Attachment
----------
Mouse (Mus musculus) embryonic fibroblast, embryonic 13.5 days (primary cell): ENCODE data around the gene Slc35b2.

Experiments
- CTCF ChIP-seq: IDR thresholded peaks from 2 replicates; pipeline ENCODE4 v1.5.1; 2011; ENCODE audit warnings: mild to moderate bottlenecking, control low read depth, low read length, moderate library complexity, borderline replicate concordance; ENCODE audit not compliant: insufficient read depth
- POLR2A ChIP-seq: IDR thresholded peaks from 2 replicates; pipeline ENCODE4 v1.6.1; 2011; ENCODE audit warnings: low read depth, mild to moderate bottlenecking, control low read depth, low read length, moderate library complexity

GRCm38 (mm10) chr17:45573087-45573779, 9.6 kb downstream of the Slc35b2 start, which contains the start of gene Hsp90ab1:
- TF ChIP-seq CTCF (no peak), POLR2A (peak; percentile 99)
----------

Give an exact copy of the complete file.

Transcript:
Mouse (Mus musculus) embryonic fibroblast, embryonic 13.5 days (primary cell): ENCODE data around the gene Slc35b2.

Experiments
- CTCF ChIP-seq: IDR thresholded peaks from 2 replicates; pipeline ENCODE4 v1.5.1; 2011; ENCODE audit warnings: mild to moderate bottlenecking, control low read depth, low read length, moderate library complexity, borderline replicate concordance; ENCODE audit not compliant: insufficient read depth
- POLR2A ChIP-seq: IDR thresholded peaks from 2 replicates; pipeline ENCODE4 v1.6.1; 2011; ENCODE audit warnings: low read depth, mild to moderate bottlenecking, control low read depth, low read length, moderate library complexity

GRCm38 (mm10) chr17:45573087-45573779, 9.6 kb downstream of the Slc35b2 start, which contains the start of gene Hsp90ab1:
- TF ChIP-seq CTCF (no peak), POLR2A (peak; percentile 99)